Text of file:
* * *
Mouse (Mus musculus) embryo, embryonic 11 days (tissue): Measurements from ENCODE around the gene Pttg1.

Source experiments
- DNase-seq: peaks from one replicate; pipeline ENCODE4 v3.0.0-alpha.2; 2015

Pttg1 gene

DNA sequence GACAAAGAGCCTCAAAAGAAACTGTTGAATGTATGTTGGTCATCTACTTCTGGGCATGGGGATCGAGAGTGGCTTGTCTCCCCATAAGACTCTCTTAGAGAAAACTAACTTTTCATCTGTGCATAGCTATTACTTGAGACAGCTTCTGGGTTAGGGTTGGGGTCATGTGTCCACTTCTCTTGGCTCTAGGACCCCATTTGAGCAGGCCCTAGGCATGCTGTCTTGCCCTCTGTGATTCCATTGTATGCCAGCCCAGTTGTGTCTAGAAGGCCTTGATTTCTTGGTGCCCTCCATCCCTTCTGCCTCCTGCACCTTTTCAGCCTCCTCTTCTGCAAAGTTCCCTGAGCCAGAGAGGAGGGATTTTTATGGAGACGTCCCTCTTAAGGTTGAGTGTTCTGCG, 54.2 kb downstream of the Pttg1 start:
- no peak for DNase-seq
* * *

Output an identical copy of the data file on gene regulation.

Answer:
Mouse (Mus musculus) embryo, embryonic 11 days (tissue): Measurements from ENCODE around the gene Pttg1.

Source experiments
- DNase-seq: peaks from one replicate; pipeline ENCODE4 v3.0.0-alpha.2; 2015

Pttg1 gene

DNA sequence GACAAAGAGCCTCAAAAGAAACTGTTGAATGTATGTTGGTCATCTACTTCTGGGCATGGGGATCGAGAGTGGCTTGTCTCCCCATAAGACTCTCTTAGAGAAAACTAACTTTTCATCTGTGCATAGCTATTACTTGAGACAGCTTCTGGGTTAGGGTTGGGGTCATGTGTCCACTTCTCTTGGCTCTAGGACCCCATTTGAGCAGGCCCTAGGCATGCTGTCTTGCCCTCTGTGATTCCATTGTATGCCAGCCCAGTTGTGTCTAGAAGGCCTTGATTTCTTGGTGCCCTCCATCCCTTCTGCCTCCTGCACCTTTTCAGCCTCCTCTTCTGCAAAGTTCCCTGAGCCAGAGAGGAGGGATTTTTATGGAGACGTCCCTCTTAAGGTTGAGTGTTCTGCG, 54.2 kb downstream of the Pttg1 start:
- no peak for DNase-seq